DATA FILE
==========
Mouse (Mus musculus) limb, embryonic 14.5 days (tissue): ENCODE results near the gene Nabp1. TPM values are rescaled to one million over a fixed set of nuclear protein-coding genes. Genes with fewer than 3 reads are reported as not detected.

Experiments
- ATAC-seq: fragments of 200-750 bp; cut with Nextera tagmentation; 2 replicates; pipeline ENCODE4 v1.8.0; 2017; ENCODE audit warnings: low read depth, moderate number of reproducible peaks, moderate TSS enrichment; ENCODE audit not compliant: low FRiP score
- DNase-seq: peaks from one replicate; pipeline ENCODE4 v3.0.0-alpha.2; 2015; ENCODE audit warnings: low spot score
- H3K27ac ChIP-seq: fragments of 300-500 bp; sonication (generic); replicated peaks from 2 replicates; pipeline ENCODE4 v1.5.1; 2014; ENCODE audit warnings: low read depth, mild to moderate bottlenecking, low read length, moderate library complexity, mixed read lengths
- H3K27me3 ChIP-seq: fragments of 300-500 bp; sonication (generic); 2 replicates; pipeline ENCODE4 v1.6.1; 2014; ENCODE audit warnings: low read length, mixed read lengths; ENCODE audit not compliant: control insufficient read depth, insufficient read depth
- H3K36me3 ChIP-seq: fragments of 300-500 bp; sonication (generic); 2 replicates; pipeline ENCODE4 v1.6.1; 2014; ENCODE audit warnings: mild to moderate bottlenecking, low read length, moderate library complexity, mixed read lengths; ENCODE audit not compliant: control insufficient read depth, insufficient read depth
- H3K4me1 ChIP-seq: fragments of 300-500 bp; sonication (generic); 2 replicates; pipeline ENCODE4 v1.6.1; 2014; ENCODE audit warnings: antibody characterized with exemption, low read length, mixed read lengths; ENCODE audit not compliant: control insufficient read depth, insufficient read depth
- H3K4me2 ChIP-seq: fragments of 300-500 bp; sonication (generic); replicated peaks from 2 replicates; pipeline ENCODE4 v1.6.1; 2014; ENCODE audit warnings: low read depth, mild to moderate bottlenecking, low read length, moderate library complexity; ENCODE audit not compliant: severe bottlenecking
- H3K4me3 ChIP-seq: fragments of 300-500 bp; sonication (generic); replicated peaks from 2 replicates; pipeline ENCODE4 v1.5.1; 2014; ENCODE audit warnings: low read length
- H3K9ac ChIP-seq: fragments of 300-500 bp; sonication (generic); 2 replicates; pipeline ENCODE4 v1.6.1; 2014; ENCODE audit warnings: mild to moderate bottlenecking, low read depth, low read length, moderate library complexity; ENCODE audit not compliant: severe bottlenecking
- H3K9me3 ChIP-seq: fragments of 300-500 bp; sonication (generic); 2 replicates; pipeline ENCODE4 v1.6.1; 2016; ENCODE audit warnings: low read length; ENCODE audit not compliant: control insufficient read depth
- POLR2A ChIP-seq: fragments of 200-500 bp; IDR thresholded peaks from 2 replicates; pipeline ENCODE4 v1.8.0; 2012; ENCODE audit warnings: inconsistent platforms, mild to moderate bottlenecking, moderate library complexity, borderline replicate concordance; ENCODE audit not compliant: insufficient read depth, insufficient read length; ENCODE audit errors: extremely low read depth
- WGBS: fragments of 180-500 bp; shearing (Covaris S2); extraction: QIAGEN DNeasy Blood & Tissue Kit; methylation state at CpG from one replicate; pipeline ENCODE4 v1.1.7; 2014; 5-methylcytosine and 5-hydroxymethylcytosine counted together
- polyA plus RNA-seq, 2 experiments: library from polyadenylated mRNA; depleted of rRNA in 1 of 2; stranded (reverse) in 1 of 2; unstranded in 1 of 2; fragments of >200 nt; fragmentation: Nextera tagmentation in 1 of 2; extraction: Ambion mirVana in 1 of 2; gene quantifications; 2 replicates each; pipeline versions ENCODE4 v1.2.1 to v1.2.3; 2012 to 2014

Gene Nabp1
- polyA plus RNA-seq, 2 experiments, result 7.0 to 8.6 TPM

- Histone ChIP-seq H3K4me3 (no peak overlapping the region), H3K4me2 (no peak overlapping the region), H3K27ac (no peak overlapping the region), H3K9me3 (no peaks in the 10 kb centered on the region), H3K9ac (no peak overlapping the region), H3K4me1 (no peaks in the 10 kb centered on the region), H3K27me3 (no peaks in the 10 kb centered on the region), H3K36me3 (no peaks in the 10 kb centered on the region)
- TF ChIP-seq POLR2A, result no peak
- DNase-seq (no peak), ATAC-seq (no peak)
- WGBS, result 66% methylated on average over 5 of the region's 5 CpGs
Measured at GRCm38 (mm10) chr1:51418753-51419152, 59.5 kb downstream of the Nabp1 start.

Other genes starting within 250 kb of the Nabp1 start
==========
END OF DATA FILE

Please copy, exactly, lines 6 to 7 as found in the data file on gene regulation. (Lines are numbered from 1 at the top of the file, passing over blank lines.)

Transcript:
- H3K27me3 ChIP-seq: fragments of 300-500 bp; sonication (generic); 2 replicates; pipeline ENCODE4 v1.6.1; 2014; ENCODE audit warnings: low read length, mixed read lengths; ENCODE audit not compliant: control insufficient read depth, insufficient read depth
- H3K36me3 ChIP-seq: fragments of 300-500 bp; sonication (generic); 2 replicates; pipeline ENCODE4 v1.6.1; 2014; ENCODE audit warnings: mild to moderate bottlenecking, low read length, moderate library complexity, mixed read lengths; ENCODE audit not compliant: control insufficient read depth, insufficient read depth